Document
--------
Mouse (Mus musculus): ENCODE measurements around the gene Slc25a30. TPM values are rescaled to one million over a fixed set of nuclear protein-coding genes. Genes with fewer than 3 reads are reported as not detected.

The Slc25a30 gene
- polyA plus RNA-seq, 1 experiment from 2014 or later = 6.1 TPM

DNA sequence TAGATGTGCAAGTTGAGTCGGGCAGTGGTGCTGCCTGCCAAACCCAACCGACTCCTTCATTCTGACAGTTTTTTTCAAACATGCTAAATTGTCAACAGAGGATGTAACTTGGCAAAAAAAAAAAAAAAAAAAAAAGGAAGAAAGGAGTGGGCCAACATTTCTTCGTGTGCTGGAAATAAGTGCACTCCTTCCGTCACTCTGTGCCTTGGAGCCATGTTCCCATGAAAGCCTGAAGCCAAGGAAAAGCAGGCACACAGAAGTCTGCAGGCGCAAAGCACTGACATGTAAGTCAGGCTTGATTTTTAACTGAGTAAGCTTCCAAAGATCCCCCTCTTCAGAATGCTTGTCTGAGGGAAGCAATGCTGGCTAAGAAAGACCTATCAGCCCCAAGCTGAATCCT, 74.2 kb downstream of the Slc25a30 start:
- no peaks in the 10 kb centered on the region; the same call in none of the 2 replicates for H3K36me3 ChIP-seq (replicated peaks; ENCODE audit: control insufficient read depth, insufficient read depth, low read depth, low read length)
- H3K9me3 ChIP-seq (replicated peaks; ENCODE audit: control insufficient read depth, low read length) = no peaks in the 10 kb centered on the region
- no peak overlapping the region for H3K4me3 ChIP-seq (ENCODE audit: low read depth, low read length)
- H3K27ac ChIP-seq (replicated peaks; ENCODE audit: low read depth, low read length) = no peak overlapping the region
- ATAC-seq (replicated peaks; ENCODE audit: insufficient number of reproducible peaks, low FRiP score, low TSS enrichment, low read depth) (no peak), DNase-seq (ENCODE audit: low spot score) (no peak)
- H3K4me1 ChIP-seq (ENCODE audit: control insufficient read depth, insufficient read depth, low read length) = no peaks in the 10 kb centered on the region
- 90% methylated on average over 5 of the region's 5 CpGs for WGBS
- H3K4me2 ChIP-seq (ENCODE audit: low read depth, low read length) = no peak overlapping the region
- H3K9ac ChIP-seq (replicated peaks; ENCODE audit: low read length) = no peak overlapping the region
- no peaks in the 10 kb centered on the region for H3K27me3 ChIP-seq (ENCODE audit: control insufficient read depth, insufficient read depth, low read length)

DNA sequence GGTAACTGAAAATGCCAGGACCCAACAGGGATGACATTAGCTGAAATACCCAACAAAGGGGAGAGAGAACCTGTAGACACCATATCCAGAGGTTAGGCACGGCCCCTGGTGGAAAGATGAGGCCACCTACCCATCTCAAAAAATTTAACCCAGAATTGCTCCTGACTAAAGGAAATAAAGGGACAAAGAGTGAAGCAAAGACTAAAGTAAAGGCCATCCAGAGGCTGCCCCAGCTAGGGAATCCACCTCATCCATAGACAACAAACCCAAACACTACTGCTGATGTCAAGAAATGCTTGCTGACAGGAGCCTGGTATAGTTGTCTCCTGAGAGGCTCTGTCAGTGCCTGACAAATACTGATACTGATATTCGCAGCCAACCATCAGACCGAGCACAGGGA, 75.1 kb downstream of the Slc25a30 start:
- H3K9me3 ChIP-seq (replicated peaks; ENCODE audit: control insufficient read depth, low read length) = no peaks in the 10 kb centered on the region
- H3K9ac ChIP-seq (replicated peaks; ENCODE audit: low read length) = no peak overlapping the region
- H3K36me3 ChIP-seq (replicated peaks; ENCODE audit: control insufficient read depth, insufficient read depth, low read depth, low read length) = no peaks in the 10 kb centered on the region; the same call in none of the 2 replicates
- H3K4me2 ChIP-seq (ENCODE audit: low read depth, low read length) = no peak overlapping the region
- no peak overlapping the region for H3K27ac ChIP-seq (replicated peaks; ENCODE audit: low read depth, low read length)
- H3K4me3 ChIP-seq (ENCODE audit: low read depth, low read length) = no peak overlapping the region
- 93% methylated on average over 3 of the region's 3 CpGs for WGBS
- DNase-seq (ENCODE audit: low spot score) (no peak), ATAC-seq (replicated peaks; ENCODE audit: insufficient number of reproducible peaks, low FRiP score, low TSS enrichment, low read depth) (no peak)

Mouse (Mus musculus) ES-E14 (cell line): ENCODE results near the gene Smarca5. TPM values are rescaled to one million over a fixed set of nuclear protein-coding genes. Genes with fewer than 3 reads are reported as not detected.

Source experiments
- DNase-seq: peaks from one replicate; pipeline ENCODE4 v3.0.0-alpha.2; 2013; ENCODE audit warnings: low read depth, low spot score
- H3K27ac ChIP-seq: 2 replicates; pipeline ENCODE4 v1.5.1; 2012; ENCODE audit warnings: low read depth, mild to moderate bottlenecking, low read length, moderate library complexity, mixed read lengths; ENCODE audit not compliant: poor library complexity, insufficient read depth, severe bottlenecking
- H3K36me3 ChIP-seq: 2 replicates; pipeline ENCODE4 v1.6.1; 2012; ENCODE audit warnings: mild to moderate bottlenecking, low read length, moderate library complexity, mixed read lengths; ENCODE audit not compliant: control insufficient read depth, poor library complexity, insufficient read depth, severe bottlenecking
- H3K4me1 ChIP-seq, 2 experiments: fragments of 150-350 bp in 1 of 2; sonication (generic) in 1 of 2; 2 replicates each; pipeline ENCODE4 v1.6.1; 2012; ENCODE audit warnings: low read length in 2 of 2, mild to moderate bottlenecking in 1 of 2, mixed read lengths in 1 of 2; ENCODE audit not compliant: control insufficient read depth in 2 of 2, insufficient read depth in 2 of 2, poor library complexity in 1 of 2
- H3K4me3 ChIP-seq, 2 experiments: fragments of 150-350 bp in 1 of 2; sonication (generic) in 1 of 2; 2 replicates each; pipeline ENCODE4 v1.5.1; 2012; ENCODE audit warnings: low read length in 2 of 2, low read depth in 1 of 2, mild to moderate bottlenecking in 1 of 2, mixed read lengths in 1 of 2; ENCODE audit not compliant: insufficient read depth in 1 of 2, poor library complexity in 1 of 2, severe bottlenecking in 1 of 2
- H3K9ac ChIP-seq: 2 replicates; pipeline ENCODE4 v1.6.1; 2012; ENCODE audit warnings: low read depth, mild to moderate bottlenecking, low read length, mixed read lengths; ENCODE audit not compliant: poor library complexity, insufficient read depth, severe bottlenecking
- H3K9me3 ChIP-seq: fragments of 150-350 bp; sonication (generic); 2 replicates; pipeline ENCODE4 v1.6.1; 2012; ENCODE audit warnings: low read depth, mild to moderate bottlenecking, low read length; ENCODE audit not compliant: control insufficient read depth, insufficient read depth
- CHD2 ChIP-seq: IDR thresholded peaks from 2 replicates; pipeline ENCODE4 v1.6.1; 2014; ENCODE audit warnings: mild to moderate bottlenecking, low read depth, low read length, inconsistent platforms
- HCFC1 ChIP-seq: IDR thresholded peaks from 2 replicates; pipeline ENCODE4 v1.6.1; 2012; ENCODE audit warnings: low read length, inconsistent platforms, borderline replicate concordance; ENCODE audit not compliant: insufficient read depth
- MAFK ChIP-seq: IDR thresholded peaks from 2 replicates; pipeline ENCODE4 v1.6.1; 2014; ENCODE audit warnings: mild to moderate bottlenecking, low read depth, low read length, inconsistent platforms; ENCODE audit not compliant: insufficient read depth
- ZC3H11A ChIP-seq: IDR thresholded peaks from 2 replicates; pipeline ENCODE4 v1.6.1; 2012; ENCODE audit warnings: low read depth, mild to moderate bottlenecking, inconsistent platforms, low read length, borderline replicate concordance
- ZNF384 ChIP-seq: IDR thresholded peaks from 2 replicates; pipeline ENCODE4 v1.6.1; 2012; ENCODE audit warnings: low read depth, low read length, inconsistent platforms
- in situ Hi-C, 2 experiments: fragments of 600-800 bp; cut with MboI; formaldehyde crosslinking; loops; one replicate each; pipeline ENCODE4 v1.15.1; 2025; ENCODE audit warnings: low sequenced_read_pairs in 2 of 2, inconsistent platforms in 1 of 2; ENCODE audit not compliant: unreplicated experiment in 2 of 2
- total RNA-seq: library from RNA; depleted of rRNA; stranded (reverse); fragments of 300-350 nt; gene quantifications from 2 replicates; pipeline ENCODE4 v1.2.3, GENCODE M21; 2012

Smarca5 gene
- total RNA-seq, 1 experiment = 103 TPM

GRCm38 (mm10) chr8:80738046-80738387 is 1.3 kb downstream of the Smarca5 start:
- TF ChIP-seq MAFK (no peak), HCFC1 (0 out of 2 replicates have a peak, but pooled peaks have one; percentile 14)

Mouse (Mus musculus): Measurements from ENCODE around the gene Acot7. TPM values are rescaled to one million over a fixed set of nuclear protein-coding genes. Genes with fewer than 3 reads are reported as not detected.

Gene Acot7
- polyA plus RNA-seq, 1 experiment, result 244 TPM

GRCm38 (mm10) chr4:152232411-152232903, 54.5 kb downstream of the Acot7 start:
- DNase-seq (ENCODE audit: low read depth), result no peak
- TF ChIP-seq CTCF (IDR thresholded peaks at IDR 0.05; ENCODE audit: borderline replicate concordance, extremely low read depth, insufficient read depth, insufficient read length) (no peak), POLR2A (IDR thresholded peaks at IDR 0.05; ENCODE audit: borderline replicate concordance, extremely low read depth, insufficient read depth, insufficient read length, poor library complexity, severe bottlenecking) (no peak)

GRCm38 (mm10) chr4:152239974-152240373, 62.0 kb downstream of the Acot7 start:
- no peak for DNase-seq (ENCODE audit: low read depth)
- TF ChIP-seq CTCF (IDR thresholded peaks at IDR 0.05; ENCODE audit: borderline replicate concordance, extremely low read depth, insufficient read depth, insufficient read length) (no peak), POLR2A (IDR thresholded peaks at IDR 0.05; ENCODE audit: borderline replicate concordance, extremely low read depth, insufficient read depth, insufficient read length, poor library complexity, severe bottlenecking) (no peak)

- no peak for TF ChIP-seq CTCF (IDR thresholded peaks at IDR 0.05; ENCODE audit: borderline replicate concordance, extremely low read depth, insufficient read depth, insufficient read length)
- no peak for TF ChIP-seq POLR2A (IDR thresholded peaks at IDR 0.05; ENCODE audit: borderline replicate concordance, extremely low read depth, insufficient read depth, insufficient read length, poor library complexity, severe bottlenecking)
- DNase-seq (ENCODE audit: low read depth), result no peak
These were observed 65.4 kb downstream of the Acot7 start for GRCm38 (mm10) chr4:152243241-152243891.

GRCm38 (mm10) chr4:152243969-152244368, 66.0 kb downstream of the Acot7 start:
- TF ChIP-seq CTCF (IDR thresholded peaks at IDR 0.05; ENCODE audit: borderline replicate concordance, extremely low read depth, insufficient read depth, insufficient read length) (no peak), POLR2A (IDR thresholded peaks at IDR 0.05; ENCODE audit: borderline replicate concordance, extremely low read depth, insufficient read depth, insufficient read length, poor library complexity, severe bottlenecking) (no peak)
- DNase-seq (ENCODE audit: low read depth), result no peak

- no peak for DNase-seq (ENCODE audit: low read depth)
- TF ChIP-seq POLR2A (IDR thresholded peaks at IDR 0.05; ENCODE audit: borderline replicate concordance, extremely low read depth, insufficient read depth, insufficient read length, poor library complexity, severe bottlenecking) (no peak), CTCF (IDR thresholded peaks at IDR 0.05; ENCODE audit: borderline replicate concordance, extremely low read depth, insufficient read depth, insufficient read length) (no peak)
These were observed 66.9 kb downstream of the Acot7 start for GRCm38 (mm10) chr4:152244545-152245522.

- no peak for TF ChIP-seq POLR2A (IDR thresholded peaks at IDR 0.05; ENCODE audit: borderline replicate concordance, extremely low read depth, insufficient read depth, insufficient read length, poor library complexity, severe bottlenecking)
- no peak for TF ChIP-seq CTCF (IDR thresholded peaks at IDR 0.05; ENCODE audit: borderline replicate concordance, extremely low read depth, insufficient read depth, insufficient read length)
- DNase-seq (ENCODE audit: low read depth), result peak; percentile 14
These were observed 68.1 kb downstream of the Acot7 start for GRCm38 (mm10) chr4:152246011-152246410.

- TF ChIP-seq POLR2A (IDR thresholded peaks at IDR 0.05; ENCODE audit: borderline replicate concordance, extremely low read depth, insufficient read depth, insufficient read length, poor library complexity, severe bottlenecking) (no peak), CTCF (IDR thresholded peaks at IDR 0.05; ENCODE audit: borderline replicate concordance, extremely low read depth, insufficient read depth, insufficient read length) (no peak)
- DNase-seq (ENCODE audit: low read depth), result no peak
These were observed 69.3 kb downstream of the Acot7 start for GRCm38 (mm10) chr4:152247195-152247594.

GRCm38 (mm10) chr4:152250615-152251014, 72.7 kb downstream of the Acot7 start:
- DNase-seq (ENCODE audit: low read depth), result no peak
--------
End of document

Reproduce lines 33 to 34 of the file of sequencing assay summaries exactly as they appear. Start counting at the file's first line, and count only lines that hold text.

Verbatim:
- CHD2 ChIP-seq: IDR thresholded peaks from 2 replicates; pipeline ENCODE4 v1.6.1; 2014; ENCODE audit warnings: mild to moderate bottlenecking, low read depth, low read length, inconsistent platforms
- HCFC1 ChIP-seq: IDR thresholded peaks from 2 replicates; pipeline ENCODE4 v1.6.1; 2012; ENCODE audit warnings: low read length, inconsistent platforms, borderline replicate concordance; ENCODE audit not compliant: insufficient read depth